Verizon to pay $1.35M to settle FCC investigation over 'super cookies'

The FCC said Verizon (NYSE: VZ) will pay a $1.35 million fine and adopt a three-year compliance plan as part of a settlement related to the carrier's use of "super cookies."

Both Verizon and AT&T (NYSE:T) have used super cookies, a technology that involves inserting an undetectable and undeletable tacking ID into their subscribers' mobile Internet browsing activity. Both programs were disclosed in August 2014, although the FCC said it had determined that Verizon had been using super cookies as early as December 2012.

AT&T stopped using the technology in November 2014, but Verizon continued the program, finally allowing users to opt out in April 2015. The FCC said Verizon has agreed to notify its customers about its targeted advertising programs and will obtain users' opt-in consent before sharing data from super cookies with third-party partners.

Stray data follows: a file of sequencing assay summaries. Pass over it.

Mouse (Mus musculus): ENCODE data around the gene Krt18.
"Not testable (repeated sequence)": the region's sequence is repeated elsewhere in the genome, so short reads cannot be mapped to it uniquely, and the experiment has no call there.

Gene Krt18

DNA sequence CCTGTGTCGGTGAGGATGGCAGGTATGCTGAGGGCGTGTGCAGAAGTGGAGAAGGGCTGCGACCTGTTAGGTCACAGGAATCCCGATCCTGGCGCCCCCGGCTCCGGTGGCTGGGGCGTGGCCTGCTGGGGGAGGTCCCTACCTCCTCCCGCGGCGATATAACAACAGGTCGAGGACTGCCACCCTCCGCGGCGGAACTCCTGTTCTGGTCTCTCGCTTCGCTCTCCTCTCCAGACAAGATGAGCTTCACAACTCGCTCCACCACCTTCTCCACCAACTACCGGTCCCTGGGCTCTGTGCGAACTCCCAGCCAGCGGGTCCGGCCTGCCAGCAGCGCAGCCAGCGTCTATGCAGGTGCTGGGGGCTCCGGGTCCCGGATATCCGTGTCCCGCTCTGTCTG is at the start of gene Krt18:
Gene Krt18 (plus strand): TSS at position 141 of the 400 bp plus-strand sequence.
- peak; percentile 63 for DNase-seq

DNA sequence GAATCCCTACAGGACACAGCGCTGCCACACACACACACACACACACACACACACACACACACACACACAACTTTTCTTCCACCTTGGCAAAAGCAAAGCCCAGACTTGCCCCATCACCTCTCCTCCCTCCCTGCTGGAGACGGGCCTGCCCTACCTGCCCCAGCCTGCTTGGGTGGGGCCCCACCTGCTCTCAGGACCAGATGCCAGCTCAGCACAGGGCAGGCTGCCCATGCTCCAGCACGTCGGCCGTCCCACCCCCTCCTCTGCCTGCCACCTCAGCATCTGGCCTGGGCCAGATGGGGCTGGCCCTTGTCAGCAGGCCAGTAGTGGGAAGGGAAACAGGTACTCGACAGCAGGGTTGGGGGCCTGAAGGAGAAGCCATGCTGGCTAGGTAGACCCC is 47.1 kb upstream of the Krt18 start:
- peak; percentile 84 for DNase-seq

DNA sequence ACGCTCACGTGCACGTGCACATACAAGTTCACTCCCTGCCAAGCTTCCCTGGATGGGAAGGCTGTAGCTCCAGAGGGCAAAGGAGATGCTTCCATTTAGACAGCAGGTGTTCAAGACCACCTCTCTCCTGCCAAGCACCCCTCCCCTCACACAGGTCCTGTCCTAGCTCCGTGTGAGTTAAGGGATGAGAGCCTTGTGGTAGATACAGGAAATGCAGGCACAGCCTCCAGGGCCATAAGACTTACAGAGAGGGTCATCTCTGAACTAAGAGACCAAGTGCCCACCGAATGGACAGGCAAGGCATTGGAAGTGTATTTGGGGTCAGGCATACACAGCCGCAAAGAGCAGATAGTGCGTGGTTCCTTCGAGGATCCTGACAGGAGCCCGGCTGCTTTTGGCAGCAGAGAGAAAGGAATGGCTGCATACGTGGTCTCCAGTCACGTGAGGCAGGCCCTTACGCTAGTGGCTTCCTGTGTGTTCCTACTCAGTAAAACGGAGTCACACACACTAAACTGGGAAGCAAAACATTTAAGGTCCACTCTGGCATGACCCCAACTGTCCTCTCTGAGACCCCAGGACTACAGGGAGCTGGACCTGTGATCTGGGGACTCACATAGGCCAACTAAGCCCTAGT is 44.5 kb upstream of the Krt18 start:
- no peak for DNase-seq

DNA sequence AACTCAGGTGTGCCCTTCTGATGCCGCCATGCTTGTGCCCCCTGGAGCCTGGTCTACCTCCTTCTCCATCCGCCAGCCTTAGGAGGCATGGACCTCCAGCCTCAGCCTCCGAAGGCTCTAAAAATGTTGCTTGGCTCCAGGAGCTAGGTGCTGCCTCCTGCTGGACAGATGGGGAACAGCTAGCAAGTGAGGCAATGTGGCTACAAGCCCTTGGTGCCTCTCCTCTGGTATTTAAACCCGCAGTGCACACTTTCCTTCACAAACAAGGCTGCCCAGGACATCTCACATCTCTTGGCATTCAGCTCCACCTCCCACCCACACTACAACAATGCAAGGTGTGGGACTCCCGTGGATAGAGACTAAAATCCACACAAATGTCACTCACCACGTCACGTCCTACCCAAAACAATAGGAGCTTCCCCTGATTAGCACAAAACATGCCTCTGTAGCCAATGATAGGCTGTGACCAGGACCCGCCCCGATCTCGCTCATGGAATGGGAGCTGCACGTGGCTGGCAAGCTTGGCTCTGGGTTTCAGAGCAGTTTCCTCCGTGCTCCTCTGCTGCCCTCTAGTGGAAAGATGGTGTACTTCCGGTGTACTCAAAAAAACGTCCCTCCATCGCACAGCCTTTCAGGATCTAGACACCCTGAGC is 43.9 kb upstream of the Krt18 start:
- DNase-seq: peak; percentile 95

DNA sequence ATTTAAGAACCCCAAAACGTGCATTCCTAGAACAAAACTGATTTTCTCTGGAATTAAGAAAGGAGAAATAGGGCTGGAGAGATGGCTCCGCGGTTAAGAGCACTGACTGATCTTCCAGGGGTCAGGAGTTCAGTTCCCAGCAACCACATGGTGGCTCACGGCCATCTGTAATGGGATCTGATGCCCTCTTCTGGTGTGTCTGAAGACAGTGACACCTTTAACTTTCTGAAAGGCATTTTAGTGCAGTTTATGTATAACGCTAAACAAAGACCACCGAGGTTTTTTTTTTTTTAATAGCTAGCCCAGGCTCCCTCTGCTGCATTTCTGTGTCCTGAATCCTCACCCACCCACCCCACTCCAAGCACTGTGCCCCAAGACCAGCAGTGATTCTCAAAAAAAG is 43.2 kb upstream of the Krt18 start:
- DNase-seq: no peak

The technology has been dubbed a super cookie because it is more powerful than a typical Web tracking cookie that users can delete. Super cookies are unique identifier codes that are attached to each website customers visit, creating a profile of their browsing histories.

The FCC noted that Verizon had asserted in 2014 that third-party advertising companies were unlikely to use super cookies to build consumer profiles or for other marketing purposes. But news reports in January 2015 claimed that a Verizon partner had used super cookies for unauthorized purposes, effectively overriding customers' privacy choices.

"Consumers care about privacy and should have a say in how their personal information is used, especially when it comes to who knows what they're doing online," FCC Enforcement Bureau Chief Travis LeBlanc said in a prepared statement. "Privacy and innovation are not incompatible."

For more:
- see this FCC filing (PDF)

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